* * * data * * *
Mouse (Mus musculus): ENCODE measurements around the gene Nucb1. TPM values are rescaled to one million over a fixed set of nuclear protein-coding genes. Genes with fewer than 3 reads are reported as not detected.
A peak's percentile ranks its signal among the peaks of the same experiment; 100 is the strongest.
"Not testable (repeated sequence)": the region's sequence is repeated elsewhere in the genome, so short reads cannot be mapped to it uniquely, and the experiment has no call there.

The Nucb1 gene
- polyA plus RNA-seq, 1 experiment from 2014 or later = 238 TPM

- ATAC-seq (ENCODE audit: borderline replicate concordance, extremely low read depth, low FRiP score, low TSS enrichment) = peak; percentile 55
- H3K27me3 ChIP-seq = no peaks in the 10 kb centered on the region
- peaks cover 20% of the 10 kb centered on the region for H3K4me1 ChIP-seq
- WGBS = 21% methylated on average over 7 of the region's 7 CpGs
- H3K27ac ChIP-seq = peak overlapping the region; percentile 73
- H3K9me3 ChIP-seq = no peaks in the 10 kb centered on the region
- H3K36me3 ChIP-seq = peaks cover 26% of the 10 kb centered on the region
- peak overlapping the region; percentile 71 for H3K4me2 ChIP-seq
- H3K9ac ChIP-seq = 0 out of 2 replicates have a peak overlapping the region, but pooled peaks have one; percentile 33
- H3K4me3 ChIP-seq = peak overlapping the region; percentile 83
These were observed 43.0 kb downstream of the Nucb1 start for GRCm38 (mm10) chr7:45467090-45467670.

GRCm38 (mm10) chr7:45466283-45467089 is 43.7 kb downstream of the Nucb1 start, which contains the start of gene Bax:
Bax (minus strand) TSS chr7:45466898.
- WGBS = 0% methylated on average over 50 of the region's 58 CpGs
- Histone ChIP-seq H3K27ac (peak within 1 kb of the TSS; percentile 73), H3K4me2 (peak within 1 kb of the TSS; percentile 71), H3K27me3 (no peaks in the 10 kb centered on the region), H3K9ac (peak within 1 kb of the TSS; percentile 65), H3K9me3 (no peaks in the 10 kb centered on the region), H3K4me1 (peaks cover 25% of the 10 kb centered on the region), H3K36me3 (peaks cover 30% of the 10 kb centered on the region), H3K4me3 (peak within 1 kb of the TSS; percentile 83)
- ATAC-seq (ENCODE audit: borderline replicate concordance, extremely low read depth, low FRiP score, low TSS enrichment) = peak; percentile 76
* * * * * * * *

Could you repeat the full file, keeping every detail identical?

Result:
Mouse (Mus musculus): ENCODE measurements around the gene Nucb1. TPM values are rescaled to one million over a fixed set of nuclear protein-coding genes. Genes with fewer than 3 reads are reported as not detected.
A peak's percentile ranks its signal among the peaks of the same experiment; 100 is the strongest.
"Not testable (repeated sequence)": the region's sequence is repeated elsewhere in the genome, so short reads cannot be mapped to it uniquely, and the experiment has no call there.

The Nucb1 gene
- polyA plus RNA-seq, 1 experiment from 2014 or later = 238 TPM

- ATAC-seq (ENCODE audit: borderline replicate concordance, extremely low read depth, low FRiP score, low TSS enrichment) = peak; percentile 55
- H3K27me3 ChIP-seq = no peaks in the 10 kb centered on the region
- peaks cover 20% of the 10 kb centered on the region for H3K4me1 ChIP-seq
- WGBS = 21% methylated on average over 7 of the region's 7 CpGs
- H3K27ac ChIP-seq = peak overlapping the region; percentile 73
- H3K9me3 ChIP-seq = no peaks in the 10 kb centered on the region
- H3K36me3 ChIP-seq = peaks cover 26% of the 10 kb centered on the region
- peak overlapping the region; percentile 71 for H3K4me2 ChIP-seq
- H3K9ac ChIP-seq = 0 out of 2 replicates have a peak overlapping the region, but pooled peaks have one; percentile 33
- H3K4me3 ChIP-seq = peak overlapping the region; percentile 83
These were observed 43.0 kb downstream of the Nucb1 start for GRCm38 (mm10) chr7:45467090-45467670.

GRCm38 (mm10) chr7:45466283-45467089 is 43.7 kb downstream of the Nucb1 start, which contains the start of gene Bax:
Bax (minus strand) TSS chr7:45466898.
- WGBS = 0% methylated on average over 50 of the region's 58 CpGs
- Histone ChIP-seq H3K27ac (peak within 1 kb of the TSS; percentile 73), H3K4me2 (peak within 1 kb of the TSS; percentile 71), H3K27me3 (no peaks in the 10 kb centered on the region), H3K9ac (peak within 1 kb of the TSS; percentile 65), H3K9me3 (no peaks in the 10 kb centered on the region), H3K4me1 (peaks cover 25% of the 10 kb centered on the region), H3K36me3 (peaks cover 30% of the 10 kb centered on the region), H3K4me3 (peak within 1 kb of the TSS; percentile 83)
- ATAC-seq (ENCODE audit: borderline replicate concordance, extremely low read depth, low FRiP score, low TSS enrichment) = peak; percentile 76